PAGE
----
Styrax japonicus [STY-raks, juh-PON-ih-kuhs] is a deciduous flowering tree species of the Styracaceae family.
Native to Japan, Korea, and China, the plant features upward-facing ovate leaves and dark green-brown, olive-like fruits appearing after the flowering season and persisting till late autumn.
Since the green foliage faces upward, the flowers are easily visible even from a distance.
You may also hear it called by its common name, including:
- Japanese Snowbell Emerald Pagoda and Carillon are popular cultivars
Styrax Japonicus Care
Size & Growth
How fast do Japanese snowbell trees grow?
The Japanese Snowbell is slow to establish, growing only 12″ – 24″ inches a year. This small tree has a relatively compact habit that can take a very long time to get mature. It usually grows in a vase-shaped when young.
The snowbell tree typically grows up to 15’–25’ feet in height and sometimes has the same width. It is green and provides no real fall color.
What does a Japanese snowbell tree look like?
Japanese snowbell trees have a rounded shape and grow to be around 15’–25’ feet tall. They have glossy, dark green leaves with horizontal branching and produce small, white, flat-topped bell-shaped flowers in the spring.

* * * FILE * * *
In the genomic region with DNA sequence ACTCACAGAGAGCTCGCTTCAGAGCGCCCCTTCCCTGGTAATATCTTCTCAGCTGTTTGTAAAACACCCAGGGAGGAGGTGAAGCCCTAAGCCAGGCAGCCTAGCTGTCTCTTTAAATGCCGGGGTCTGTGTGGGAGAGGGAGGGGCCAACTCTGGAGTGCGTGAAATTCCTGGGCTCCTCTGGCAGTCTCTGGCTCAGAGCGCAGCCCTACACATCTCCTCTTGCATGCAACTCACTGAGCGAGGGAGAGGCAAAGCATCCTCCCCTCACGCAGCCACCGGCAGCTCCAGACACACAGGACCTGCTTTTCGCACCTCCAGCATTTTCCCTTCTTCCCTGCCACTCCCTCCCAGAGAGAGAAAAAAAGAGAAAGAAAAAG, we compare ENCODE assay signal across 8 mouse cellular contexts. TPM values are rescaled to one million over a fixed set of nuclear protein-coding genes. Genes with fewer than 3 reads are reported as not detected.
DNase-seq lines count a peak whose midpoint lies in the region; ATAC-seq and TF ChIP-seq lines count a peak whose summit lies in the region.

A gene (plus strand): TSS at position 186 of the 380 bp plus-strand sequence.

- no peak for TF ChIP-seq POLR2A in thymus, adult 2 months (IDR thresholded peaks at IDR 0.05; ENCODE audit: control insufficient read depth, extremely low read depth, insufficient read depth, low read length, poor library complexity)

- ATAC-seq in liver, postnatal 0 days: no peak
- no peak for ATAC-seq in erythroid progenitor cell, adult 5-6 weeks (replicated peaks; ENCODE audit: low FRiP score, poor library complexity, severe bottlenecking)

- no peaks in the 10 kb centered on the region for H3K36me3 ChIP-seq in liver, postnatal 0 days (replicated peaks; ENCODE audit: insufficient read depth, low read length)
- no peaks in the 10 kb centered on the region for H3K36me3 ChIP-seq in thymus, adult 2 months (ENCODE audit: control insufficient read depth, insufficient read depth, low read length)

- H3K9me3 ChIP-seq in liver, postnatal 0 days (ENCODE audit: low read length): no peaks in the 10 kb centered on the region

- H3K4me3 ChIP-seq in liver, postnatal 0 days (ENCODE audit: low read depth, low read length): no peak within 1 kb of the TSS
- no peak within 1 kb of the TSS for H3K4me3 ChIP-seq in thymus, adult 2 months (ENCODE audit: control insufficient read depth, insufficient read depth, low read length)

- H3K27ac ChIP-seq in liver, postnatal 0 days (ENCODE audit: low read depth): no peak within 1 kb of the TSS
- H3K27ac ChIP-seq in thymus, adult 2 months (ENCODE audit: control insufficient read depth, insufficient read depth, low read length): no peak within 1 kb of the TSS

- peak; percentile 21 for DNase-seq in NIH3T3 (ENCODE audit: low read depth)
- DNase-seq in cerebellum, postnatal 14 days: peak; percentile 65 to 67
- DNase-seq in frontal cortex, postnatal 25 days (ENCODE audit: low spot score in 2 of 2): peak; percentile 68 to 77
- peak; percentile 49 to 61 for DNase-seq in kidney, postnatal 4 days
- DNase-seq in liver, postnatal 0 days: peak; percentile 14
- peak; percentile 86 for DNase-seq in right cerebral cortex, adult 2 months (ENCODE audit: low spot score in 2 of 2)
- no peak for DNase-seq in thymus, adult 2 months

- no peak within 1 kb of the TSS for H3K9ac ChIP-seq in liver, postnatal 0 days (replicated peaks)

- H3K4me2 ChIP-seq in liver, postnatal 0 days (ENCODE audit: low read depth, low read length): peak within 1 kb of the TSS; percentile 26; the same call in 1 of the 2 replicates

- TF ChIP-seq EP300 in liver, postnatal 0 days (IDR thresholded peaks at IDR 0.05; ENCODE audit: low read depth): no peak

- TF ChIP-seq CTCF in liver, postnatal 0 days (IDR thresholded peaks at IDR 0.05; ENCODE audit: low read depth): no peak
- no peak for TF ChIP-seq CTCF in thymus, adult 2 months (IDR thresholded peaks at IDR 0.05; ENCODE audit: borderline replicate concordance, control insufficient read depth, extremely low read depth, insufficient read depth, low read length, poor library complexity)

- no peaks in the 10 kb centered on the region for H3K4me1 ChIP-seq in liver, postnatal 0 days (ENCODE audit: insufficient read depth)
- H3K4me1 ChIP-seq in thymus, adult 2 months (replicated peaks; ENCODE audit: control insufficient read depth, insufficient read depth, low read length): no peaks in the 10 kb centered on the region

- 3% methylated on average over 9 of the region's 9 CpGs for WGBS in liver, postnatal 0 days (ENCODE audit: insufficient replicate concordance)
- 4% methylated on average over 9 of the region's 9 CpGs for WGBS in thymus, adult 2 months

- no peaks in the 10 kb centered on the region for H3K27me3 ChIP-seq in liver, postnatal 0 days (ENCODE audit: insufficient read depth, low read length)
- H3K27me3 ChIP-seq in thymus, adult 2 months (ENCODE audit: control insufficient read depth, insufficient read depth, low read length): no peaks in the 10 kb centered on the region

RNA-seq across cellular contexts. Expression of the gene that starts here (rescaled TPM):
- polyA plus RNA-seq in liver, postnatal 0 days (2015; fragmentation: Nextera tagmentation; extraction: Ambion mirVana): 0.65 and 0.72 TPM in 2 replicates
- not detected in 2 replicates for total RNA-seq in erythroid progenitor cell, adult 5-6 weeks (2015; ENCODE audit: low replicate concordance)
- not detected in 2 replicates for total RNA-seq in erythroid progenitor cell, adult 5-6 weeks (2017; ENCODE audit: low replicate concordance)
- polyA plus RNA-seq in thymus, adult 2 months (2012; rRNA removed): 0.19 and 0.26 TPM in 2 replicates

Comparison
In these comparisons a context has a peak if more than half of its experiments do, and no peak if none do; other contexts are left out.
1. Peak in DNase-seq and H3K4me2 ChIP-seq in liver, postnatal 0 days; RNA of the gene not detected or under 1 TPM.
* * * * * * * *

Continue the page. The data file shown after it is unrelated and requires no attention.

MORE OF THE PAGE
It forms an upright, pyramidal shape with a horizontal branching canopy as it matures. Moreover, this plant is typically grown as a shrub or bushy tree.
How long does a Japanese snowball live?
Japanese snowball trees can live around 50 years.
What is the color of the leaves of Japanese snowbell trees in the fall?
The leaves of Japanese snowbell trees turn beautiful yellow to red color in the fall.
Flowering and Fragrance
As the name suggests, the plant produces white flowers with bell-shaped pendulous racemes hanging from the branches with showy yellow stamens.
The bell-shaped flowers are wonderfully fragrant, attracting bees and other pollinators when produced in abundant quantities in summer.
May-June is the peak bloom time with drooping clusters of beautiful white, waxy flowers.
Flowers give way to greenish-brown, ovoid (egg-shaped) drupes, often persisting into late autumn.
Light & Temperature
Styrax japonicus is a hardy plant. Although it prefers full sun exposure or dappled partial shade, it can tolerate temperatures as low as 5° degrees Fahrenheit (-15° C).
However, the young growth rate can get damaged by frosts.
Where does the Japanese snowball tree grow the best?
Japanese snowbell trees grow best in regions with a temperate climate, with mild summers and cool winters. They prefer moist, well-drained soil and partial shade, although they can tolerate full sun in cooler regions.
The planting location USDA Zone – hardiness zone 5 – 8, must be protected from cold and dry winds.
Watering and Feeding
Japanese snowbell plants need moderately moist soil when planted. However, their water requirements reduce once they are established.
Mature Styrax japonica trees need occasional watering only in summer.
As for feeding, apply a general, balanced, granular fertilizer right after the semi-dormant pruning.
Soil & Transplanting
This deciduous tree plant type can grow in clay, sandy, and loamy soils.